Lidia Thorpe's father calls 'spoilt' daughter a 'very racist person'

Senator Thorpe's own father refutes claims of oppression, reveals privileged upbringing.

Lidia Thorpe's father calls 'spoilt' daughter a 'very racist person'
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Senator Lidia Thorpe has frequently spoken about her experiences of oppression, but her father, Roy Illingworth, tells a different story.

In an interview with Sky News Australia, he detailed his daughter's "privileged" upbringing and expressed disappointment with her changed attitude.

Thorpe, a controversial figure, was recently banned permanently from a Melbourne strip club after a heated incident involving offensive language.

In the widely shared footage, she can be heard asserting the oppression she and other Indigenous people have faced throughout their lives.

However, Illingworth contradicts his daughter's claims, telling Sky News Australia host Andrew Bolt about the pampered life she led growing up.

"She was spoilt… she got everything she wanted, and she knows that too," he said, adding that her current position makes her even more privileged now.

Illingworth also expressed concern about the transformation in Thorpe's views since entering politics, calling her a "very racist person." He expressed disappointment that she never acknowledges her white father in her speeches. "When she was younger, she was never like that," he said.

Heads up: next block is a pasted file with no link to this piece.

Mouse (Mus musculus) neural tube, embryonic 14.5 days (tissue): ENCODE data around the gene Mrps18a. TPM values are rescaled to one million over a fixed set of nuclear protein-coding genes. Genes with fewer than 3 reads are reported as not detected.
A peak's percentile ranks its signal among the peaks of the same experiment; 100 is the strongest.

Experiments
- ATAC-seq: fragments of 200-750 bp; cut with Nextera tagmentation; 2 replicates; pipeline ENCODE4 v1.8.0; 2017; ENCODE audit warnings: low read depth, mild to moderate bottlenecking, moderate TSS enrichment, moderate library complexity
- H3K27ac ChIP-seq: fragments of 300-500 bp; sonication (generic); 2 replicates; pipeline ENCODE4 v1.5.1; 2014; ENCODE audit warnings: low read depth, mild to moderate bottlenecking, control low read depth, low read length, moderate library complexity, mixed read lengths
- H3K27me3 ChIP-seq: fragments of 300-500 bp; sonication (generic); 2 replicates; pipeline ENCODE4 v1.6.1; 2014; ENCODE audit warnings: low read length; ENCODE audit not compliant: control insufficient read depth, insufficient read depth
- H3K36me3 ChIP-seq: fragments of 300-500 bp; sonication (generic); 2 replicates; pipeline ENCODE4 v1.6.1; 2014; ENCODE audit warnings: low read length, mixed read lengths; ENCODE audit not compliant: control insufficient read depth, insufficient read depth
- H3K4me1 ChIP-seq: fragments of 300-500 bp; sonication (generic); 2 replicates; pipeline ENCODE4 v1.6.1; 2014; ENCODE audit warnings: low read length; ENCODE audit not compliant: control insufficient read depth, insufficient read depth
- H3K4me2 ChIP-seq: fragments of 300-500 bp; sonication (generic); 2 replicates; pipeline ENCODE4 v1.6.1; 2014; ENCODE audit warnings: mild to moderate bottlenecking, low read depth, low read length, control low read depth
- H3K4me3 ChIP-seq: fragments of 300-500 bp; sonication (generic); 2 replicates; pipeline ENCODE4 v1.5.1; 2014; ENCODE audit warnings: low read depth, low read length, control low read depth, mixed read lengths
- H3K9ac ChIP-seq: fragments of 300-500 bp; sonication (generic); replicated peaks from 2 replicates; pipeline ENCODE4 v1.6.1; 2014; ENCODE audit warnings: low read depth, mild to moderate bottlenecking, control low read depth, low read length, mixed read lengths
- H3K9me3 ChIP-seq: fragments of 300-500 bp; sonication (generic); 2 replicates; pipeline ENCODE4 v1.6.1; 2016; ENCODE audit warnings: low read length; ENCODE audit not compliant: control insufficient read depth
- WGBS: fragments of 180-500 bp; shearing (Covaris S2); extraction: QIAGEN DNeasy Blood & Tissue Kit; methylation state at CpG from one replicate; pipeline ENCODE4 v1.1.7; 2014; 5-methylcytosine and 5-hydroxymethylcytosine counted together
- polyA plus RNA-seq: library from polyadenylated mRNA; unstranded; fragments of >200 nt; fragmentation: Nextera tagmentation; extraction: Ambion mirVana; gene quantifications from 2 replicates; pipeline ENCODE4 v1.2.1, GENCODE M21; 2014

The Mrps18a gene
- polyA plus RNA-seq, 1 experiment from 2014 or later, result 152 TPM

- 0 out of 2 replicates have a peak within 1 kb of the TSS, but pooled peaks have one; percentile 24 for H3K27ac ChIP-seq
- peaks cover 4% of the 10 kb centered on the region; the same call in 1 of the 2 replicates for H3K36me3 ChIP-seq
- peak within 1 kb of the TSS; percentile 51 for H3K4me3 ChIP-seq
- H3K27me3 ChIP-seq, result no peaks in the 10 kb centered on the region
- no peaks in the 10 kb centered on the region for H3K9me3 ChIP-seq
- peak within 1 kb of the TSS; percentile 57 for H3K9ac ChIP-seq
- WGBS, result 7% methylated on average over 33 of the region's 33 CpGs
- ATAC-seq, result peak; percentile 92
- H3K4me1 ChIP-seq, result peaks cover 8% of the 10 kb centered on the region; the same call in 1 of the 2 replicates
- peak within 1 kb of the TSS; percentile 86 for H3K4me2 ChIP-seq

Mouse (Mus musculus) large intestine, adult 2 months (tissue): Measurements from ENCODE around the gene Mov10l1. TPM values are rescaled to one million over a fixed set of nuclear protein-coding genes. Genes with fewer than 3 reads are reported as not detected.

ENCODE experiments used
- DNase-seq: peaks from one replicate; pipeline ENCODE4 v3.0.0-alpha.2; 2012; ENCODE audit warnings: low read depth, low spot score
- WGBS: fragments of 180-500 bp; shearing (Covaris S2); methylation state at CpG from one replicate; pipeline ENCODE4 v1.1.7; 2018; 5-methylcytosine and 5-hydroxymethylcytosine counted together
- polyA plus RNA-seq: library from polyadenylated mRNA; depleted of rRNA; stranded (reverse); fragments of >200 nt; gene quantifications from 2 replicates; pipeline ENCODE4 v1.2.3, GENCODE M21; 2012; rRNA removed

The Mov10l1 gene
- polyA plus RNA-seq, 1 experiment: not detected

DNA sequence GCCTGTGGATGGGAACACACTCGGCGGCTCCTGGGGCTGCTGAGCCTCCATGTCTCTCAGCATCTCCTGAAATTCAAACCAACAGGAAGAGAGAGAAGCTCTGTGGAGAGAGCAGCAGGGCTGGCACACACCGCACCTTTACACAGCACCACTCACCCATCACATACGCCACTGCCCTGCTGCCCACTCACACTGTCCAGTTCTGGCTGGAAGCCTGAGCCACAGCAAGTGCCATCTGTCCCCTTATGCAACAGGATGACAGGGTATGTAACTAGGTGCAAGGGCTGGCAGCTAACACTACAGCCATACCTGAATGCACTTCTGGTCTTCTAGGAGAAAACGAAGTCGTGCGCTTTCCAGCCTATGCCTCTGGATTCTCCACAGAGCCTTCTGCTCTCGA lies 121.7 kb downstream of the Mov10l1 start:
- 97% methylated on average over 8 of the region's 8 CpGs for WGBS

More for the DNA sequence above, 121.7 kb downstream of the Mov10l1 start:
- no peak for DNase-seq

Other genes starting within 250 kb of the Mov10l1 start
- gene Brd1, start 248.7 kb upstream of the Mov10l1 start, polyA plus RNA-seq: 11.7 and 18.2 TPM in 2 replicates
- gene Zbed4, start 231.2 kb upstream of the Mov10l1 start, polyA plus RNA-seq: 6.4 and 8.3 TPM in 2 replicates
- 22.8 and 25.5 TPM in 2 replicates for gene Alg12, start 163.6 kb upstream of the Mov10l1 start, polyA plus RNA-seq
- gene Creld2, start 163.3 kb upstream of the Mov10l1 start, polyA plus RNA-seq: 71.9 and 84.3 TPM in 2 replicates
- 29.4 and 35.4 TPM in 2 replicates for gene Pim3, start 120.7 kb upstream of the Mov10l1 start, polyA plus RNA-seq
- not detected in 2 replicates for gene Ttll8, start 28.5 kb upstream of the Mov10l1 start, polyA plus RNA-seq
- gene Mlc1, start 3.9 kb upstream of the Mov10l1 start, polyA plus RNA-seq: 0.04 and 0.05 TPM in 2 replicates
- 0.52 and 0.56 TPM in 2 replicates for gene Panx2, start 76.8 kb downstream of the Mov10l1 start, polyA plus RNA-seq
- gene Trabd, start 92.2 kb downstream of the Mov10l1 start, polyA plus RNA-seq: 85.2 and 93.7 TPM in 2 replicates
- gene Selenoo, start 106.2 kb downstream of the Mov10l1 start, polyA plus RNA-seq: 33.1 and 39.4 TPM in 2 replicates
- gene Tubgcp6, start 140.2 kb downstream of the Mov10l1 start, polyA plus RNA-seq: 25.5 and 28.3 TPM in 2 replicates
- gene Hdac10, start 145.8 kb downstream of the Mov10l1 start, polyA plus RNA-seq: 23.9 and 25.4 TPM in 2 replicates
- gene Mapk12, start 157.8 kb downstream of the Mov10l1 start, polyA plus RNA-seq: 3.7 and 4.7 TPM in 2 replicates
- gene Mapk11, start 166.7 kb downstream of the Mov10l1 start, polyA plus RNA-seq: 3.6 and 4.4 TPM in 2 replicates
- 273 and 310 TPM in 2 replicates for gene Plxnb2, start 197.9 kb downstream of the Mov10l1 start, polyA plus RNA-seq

The 49-year-old senator made headlines when she resigned from the Greens to become an independent, advocating for a "black sovereign movement" in Australia.

She has been an outspoken critic of colonialism, most notably during an Invasion Day rally in Melbourne earlier this year.

Thorpe also made waves when she clashed with police at a pro-women's rally in Canberra and displayed the Aboriginal flag while crawling across wet grass. Critics condemned her actions when she lay down in front of a Mardi Gras float belonging to two community groups that support trans and queer children.

In his interview with Bolt, Illingworth made it clear that he does not agree with his daughter's often controversial views.

He expressed concern that she is raising her own children to harbor resentment towards their country.

Illingworth revealed that the only time he saw his great-granddaughters was during one of Thorpe's protests. "That's the first time I've seen them. I've never really seen them," he said.

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